To learn about the venture capital world, for example, I made an investment in a startup called Ladder, a platform business which connects coaches (fitness trainers to begin with) with consumers who need or want a coach to help them improve their fitness and their health. The idea is by making the entire coaching system more efficient, Ladder can provide consumers with a real person as a coach, but at a fraction of the cost, and provide coaches with both new customers and a much better way of managing their existing businesses.  If you are interested in the businesses backstory, you can listen to episode #60 of the podcast to hear founder Brett Maloley’s story and his vision for Ladder.

We are now six months into the launch of the business, with thousands of users and coaches on the platform and run rate revenue past a million dollars. What I was most curious about at this stage, aside from building something useful, was the relationship between a startup and institutional venture capitalists, who are allocating capital from their funds into startups at various stages.

For this episode, I asked two VCs to sit down with me and Brett and treat the conversation as they would a normal pitch meeting, so that we, the audience, can get a peek into their world and the types of questions they ask. 

The venture capitalists in question are Thatcher Bell, of CoVenture, and Taylor Greene, of Collaborative Fund. Both have experience evaluating new companies, but also have specifically spent time on companies like ladder, which follow the platform or marketplace model. 

While we do cover a little bit of background on the company, I’ve edited most of that part out so we can talk about the business model itself. While I don’t spend much time talking in this episode, you will hear me asking Thatcher and Taylor some questions to better understand why they care or don’t care about certain aspects of a business.

Lastly, I love the data aspect of all this. The interaction between coaches and customers produces a wealth of data of different types, all of which is analyzed and used to improve each aspect of the process. To help gather more data—about onboarding, working with a coach, and tracking results—Brett and the Ladder team set up a little promo code for listeners, which can be accessed by going to joinladder.com and using the promo code ILTB2 as in Invest Like the Best 2.

The first voice that you’ll hear is Thatcher, and the next person asking questions is Taylor. I began by asking Thatcher to give us a bit of background on how he approaches young companies before diving in with questions of his own.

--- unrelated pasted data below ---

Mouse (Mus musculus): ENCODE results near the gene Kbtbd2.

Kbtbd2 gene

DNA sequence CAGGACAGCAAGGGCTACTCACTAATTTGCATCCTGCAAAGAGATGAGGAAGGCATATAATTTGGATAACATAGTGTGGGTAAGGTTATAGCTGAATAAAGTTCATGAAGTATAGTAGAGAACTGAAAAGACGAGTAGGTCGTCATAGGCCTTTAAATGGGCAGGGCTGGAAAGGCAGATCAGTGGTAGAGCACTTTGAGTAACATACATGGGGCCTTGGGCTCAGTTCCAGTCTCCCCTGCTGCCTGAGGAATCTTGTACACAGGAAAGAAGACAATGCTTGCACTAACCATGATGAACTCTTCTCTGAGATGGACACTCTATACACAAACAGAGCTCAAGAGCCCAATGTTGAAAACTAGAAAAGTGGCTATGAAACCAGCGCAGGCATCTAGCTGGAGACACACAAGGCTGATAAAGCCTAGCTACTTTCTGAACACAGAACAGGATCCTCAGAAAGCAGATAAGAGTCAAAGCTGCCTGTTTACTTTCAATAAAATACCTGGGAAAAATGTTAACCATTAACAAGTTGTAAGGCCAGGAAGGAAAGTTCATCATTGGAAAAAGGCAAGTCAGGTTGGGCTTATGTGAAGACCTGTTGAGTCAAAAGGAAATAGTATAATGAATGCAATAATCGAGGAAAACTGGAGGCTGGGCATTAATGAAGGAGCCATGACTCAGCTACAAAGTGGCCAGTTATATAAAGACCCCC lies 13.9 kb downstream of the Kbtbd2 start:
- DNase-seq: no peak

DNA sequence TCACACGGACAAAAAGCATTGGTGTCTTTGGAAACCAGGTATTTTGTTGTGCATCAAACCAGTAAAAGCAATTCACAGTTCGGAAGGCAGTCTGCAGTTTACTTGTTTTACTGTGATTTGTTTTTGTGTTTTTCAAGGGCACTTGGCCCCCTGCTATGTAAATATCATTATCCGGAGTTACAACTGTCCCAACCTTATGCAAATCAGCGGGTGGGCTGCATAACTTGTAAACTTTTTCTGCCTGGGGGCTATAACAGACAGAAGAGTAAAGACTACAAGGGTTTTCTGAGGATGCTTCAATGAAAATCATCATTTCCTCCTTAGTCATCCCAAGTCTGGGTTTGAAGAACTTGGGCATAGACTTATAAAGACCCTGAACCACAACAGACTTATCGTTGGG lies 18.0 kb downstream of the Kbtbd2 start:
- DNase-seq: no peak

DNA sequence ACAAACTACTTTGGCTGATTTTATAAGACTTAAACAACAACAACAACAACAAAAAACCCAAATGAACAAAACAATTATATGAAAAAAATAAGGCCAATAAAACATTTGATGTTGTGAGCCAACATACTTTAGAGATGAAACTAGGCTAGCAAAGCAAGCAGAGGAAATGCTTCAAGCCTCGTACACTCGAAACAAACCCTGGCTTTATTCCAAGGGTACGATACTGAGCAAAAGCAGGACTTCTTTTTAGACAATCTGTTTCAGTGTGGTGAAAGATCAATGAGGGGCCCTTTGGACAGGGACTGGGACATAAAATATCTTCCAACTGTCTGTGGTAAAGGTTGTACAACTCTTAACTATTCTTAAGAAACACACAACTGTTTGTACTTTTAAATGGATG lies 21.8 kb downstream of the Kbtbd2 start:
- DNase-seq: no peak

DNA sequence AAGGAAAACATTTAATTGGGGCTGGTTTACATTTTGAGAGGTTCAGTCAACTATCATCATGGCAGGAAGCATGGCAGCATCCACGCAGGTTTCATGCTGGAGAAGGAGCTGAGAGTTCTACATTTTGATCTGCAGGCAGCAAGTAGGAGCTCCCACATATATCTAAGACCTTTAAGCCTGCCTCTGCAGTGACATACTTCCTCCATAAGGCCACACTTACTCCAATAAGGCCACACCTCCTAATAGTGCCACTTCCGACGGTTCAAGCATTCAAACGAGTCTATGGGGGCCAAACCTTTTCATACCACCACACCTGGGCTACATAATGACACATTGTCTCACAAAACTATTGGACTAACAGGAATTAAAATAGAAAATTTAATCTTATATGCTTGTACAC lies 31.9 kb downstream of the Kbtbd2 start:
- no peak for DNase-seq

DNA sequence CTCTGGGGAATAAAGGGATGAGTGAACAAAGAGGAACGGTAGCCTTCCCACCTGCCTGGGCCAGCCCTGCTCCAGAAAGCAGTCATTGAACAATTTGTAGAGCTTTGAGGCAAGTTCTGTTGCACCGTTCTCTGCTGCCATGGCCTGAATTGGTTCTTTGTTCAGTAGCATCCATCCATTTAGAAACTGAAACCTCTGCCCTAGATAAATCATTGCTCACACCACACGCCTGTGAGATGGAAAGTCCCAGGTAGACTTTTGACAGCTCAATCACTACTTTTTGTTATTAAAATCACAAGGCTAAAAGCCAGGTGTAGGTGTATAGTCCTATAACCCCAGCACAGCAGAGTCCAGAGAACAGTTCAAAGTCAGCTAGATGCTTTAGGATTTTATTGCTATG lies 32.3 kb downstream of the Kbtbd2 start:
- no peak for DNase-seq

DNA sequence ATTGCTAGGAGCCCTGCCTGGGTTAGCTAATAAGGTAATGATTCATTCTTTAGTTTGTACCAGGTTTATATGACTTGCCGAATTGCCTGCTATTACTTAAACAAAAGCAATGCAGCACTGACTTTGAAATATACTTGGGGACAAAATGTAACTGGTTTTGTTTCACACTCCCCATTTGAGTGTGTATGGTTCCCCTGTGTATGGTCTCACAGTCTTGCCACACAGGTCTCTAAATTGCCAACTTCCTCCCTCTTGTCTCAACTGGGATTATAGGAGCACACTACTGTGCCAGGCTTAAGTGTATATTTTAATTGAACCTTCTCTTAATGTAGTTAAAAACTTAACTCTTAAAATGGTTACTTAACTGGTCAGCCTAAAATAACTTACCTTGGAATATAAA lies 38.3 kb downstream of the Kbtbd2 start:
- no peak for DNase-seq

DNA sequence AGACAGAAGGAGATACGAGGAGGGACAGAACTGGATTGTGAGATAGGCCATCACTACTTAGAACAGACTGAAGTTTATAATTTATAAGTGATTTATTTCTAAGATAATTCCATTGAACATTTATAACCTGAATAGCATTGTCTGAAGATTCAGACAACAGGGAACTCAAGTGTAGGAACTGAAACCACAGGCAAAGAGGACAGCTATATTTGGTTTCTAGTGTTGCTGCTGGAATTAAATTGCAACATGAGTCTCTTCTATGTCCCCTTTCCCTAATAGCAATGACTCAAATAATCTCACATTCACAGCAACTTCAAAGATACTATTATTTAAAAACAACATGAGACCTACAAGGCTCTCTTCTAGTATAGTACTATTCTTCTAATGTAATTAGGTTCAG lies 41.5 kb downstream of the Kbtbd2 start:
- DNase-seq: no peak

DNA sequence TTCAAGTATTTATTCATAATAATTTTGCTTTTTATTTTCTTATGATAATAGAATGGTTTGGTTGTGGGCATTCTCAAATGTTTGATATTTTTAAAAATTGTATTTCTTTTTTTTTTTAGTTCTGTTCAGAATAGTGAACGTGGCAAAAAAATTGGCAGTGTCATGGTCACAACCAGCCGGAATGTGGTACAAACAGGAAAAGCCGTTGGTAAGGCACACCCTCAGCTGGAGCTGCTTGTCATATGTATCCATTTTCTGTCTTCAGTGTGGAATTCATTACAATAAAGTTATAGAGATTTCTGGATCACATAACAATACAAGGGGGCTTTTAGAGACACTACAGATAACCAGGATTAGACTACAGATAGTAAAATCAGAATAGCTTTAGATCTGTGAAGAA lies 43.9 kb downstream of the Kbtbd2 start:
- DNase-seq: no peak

For more episodes go to InvestorFieldGuide.com/podcast.

Sign up for the book club, where you’ll get a full investor curriculum and then 3-4 suggestions every month at InvestorFieldGuide.com/bookclub.

Follow Patrick on Twitter at @patrick_oshag

 

Show Notes

3:12 – (First Question) –  getting a flywheel business going

4:49 – Brett’s background and how that led to the formation of Ladder

7:58 – Breakdown of the product

9:29 – The sign-up process

10:29 – Key problem for each party of the ladder transaction

12:34 – Diving deeper into the problem of being a health coach

14:29 – How does Ladder differentiate itself from other apps that help people locate a trainer

17:01 – A deeper dive into the consumer using this product

20:28 – The accountability factor being the moat for Ladder

24:12 -  How successful is the product right now in terms of recruiting new customers and trainers

28:38 – Their pre-launch interview and research process

31:49 – Going from hypothesis to product development

35:25 – What should founders think about when doing customer discovery, even after they have a product in the market

39:22 – Optimizing in the early stage of a business

43:24 – The defensive moat of a startup

46:20 – Their take on their ability to corner the coaches in this market

49:57 – Is there a side of the producer/consumer side of the equation that is more important.

55:42 – Getting and giving value to your supply, in this case the coaches